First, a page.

Parents of officer killed in hostage rescue op want those saved to ‘live their lives’

Chief Inspector Arnon Zmora, who was killed in a mission to rescue hostages held in the Gaza Strip, June 8, 2024. (Israel Police)
Chief Inspector Arnon Zmora, who was killed in a mission to rescue hostages held in the Gaza Strip, June 8, 2024. (Israel Police)

The parents of Arnon Zmora, who died rescuing hostages in the Gaza Strip earlier this month, say they want all those who their son saved to “live their lives.”

Zmora, an officer of the elite Yamam counter-terrorism unit, was shot and critically injured by Hamas terrorists guarding three of the four hostages. He succumbed to his wounds shortly upon arriving at a hospital in Israel.

He was part of the mission to rescue Almog Meir Jan, Andrey Kozlov, Shlomi Ziv, and Noa Argamani, which was subsequently renamed “Operation Arnon” in his honor.

“The whole country has taken it very hard because Arnon really gave up his life knowingly to save hostages,” Arnon’s father Reuven tells The Daily Mail. “People we have never met said to me they came to find out who is the family who raised this boy, to say thank you, and to say sorry for our loss.”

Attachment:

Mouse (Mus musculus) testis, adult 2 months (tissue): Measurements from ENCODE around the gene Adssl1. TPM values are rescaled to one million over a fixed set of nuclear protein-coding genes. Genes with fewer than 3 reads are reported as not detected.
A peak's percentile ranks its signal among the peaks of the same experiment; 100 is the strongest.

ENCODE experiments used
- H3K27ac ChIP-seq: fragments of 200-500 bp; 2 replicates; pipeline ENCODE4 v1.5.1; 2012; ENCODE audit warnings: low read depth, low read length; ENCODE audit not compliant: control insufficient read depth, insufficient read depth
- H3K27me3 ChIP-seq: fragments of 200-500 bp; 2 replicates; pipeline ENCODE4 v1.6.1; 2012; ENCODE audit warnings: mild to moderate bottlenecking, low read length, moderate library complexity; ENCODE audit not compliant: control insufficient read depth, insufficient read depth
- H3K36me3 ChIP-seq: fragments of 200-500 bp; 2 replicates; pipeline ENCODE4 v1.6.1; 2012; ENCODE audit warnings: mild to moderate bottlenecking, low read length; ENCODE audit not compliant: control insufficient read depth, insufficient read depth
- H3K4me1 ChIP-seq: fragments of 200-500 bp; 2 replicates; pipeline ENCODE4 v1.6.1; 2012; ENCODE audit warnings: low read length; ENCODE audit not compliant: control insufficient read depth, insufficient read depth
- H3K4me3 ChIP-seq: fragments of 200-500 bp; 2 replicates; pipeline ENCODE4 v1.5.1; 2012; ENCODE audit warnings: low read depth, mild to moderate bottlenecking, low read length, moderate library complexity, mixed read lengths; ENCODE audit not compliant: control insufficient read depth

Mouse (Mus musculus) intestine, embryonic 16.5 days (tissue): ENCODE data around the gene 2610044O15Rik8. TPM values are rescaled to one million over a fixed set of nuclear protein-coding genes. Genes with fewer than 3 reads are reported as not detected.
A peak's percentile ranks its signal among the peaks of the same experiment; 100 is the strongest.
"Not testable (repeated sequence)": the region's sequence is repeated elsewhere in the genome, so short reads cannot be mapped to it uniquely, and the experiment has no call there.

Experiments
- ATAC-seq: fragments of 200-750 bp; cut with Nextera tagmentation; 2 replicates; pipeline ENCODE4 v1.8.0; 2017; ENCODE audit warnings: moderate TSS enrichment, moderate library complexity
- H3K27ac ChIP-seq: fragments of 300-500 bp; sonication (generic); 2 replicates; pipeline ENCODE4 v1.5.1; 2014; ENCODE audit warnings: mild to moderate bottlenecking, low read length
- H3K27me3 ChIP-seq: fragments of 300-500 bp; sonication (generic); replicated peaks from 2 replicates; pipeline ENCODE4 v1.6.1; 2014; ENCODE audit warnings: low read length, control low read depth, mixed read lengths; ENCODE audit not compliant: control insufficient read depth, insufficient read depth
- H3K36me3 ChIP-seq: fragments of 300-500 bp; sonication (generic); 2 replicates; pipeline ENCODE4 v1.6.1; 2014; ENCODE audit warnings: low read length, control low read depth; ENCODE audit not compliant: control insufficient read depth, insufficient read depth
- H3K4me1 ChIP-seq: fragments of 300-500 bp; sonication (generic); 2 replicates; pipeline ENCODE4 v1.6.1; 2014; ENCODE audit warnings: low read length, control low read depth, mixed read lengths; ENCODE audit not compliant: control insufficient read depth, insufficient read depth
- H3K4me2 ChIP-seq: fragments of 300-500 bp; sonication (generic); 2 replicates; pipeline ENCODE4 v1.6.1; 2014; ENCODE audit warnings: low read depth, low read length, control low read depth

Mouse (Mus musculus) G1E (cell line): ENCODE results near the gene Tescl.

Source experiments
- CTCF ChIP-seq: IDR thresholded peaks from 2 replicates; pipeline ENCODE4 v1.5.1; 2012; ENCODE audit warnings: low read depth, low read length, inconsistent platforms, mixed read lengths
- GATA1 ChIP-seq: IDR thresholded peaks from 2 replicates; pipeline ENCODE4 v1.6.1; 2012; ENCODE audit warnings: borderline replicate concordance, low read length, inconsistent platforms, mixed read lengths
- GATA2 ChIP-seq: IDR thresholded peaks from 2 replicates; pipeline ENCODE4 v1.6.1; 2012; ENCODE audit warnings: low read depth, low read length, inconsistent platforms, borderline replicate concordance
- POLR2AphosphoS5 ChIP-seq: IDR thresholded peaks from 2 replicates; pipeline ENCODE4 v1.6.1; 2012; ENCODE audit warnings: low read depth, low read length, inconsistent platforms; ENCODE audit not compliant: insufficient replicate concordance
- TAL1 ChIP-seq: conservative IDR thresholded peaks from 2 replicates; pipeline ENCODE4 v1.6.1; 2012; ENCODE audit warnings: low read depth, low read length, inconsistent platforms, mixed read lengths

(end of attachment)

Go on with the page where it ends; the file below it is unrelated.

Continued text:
The father of Argamani came to Zmora’s funeral, where Arnon’s mother Ruthi told him they were “thrilled” about his daughter’s rescue.

“I told him that I’m very glad that Noa came back – and I hope she will live a full life, build a home and live every day like it’s the last day,” she says, adding that she wants all those rescued in the mission to heed that message.

“This is the most important thing for us, that they really live their lives,” she says. “Because this is the meaning of our loss. It was their life that motivated Arnon that day.”

When the hostages and the injured Zmora arrived at Sheba Medical Center in Tel Aviv, Reuven describes the atmosphere as having “an air of happiness side by side with sadness.”

Zmora told his father that he was training for a hostage rescue mission in the weeks leading up to the operation, and said he had a “good feeling” that they would succeed.

A week before the mission, he gave his father his watch, and told him to give it back when he returned, The Daily Mail reports.

“He knew the rescue would come at a cost,” Reuven says, his mother adding: “Arno said rescuing a hostage is the most ethical and valuable action there is.”

“We don’t just want Arnon’s legacy to be a name of mission,” Reuven says. “We want people to be like Arnon.”

“Arnon hated violence or bullies and he didn’t go there to kill anyone – but to save lives,” he adds.

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